# Harvard Astronomy 201b

## CHAPTER: Hydrogen Slang

In Book Chapter on February 12, 2013 at 10:02 pm

Lyman limit: the minimum energy needed to remove an electron from a Hydrogen atom. A “Lyman limit photon” is a photon with at least this energy.

$E = 13.6 {\rm eV} = 1~ {\rm Rydberg} = hcR_{\rm H}$,

where $R_{\rm H}=1.097 \times 10^{7} {\rm m}^{-1}$ is the Rydberg constant, which has units of $1/\lambda$. This energy corresponds to the Lyman limit wavelength as follows:

$E = h\nu = hc/\lambda \Rightarrow \lambda=912 \AA$.

Lyman series: transitions to and from the n=1 energy level of the Bohr atom. The first line in this series was discovered in 1906 using UV studies of electrically excited hydrogen gas.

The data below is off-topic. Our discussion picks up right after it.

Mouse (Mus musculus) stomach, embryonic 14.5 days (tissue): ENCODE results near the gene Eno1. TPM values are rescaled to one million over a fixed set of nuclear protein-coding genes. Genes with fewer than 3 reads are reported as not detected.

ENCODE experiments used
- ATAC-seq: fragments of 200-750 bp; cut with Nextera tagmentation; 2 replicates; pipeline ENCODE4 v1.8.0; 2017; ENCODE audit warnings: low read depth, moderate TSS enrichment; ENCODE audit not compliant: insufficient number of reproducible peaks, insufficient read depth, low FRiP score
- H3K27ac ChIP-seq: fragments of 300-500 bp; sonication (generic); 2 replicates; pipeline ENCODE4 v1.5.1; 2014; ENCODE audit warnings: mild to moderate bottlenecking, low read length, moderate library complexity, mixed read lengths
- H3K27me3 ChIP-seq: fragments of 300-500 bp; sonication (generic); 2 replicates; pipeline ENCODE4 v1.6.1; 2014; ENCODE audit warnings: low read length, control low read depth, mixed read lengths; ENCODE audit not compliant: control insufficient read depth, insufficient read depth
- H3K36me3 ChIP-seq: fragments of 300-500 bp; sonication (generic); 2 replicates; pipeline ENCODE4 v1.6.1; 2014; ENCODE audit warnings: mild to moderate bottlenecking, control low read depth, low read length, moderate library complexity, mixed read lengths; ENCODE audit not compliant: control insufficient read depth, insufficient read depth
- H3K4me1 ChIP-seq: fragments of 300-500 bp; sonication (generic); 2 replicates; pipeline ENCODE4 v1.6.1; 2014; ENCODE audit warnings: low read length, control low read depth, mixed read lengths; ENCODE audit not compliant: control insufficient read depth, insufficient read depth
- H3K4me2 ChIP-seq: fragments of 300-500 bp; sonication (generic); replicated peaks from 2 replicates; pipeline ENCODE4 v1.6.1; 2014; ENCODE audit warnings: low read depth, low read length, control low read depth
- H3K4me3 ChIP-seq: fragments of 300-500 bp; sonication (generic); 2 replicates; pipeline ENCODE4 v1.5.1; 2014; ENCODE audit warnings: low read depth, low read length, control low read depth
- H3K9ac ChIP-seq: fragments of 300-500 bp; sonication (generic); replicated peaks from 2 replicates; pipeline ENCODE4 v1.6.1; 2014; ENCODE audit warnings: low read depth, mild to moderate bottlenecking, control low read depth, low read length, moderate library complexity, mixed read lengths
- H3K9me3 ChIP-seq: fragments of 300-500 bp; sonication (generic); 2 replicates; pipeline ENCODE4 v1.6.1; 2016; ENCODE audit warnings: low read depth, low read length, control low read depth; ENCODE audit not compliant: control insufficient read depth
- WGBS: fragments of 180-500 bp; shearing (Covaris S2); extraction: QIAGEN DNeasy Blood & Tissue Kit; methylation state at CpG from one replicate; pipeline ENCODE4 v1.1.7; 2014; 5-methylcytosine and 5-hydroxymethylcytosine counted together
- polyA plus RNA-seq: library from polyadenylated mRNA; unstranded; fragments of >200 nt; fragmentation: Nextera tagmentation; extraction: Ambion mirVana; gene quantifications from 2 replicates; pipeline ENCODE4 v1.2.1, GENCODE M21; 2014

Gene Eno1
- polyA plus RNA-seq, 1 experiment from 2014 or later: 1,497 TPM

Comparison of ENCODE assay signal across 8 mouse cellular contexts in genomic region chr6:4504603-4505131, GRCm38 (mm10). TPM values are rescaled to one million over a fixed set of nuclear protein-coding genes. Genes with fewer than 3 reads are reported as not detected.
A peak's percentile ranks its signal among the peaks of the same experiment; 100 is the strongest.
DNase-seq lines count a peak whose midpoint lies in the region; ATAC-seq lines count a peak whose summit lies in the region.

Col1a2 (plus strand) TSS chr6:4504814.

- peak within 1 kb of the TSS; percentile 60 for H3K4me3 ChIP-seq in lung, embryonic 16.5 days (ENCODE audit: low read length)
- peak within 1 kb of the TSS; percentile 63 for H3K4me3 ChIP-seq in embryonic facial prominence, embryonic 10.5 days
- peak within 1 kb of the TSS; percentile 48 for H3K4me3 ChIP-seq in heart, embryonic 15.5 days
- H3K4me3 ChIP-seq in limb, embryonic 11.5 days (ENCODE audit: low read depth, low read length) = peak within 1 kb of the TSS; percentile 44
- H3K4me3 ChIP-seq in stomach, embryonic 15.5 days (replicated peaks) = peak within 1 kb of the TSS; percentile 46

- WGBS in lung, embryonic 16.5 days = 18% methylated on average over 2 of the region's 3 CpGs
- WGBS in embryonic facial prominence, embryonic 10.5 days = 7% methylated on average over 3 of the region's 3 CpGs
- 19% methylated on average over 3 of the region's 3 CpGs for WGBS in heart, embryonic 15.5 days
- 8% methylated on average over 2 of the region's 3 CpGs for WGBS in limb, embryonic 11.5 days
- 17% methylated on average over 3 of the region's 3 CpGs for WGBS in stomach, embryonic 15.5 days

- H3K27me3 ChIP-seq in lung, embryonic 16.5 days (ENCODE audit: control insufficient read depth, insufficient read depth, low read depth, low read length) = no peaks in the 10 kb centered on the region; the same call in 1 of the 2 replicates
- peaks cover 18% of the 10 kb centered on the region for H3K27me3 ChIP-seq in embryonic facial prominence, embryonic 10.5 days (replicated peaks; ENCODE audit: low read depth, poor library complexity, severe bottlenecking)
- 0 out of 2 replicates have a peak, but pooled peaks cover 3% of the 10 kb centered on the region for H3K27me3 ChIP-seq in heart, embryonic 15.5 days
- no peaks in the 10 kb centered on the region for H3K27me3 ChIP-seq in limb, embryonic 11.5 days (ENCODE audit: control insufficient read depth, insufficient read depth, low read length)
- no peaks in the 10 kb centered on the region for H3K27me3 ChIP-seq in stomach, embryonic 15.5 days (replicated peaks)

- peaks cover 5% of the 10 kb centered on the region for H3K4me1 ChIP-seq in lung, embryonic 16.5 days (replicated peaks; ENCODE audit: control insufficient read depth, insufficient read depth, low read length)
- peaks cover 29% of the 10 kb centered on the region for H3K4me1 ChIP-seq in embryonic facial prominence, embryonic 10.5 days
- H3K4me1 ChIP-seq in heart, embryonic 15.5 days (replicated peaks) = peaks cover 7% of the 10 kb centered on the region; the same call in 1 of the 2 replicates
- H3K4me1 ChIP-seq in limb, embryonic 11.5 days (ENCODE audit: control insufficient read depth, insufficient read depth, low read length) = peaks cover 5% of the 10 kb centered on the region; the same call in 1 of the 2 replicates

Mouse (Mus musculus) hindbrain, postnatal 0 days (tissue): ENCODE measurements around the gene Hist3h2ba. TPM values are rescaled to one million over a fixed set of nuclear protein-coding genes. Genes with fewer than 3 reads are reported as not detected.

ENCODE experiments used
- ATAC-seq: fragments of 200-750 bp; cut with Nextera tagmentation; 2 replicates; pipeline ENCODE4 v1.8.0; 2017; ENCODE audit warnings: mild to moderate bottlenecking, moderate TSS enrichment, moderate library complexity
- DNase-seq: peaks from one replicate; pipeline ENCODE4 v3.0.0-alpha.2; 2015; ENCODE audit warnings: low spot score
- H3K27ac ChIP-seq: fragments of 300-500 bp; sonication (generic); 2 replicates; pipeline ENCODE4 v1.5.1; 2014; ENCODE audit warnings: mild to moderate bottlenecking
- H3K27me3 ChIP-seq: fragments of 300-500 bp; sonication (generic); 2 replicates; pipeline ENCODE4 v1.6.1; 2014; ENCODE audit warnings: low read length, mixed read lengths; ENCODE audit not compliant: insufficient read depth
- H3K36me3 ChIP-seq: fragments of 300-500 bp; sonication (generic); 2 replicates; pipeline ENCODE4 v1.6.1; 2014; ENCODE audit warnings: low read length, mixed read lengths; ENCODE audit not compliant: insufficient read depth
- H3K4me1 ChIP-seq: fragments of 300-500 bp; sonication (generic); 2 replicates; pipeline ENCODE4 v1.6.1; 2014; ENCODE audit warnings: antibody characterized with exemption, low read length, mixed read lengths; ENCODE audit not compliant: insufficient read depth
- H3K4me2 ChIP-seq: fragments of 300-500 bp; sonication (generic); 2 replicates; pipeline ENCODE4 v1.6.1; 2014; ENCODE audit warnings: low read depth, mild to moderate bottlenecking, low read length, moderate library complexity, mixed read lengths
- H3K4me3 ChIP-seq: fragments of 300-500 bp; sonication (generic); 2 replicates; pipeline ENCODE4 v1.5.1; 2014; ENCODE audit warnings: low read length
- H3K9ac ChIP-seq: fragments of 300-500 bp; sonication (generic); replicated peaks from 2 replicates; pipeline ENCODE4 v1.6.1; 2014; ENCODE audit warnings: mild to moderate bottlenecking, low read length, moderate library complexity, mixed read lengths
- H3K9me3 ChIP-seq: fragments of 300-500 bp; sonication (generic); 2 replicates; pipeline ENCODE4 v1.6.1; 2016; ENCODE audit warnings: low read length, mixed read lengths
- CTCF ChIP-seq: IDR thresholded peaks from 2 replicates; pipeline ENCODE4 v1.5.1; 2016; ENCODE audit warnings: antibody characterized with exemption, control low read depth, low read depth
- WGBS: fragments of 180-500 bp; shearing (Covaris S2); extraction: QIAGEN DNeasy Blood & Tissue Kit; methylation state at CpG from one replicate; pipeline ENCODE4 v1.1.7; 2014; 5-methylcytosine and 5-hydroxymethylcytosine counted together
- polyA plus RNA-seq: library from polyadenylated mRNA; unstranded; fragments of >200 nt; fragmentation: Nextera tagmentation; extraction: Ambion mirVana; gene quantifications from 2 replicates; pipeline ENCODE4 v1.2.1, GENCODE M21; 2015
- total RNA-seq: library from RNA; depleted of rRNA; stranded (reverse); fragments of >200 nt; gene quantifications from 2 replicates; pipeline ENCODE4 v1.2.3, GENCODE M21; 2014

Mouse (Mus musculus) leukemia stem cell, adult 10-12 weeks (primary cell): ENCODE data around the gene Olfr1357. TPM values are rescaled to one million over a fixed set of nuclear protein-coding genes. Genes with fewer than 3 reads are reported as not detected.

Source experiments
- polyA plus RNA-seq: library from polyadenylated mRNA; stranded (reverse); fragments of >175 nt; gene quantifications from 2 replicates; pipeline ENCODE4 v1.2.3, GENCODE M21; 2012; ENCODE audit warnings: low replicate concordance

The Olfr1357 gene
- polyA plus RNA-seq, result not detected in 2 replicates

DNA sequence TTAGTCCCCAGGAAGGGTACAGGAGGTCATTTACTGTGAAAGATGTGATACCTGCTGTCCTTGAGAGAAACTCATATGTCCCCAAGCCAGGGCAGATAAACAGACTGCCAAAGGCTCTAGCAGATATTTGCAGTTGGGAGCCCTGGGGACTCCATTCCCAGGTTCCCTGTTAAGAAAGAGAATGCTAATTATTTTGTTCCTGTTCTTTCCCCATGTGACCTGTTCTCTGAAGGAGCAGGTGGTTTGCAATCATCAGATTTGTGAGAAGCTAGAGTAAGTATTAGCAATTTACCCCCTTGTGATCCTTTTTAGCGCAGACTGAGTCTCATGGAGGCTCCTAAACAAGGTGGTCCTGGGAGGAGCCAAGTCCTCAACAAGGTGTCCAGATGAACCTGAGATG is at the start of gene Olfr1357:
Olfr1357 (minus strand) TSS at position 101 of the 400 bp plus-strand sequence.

Balmer series: transitions to and from the n=2 energy level. Discovered in 1885; since these are optical transitions, they were more easily observed than the UV Lyman series transitions.

There are also other named series corresponding to higher n. Examples include Paschen (n=3), Brackett (n=4), and Pfund (n=5). The wavelength of a given transition can be computed via the Rydberg equation

$\frac{1}{\lambda}=R_{\rm H} \big(\frac{1}{n_f^2}-\frac{1}{n_i^2}\big)$.

Note that the Lyman (or Balmer, Paschen, etc.) limit can be computed by inserting $n_i=\infty$.

Lyman continuum corresponds to the region of the spectrum near the Lyman limit, where the spacing between energy levels becomes comparable to spectral line widths and so individual lines are no longer distinguishable.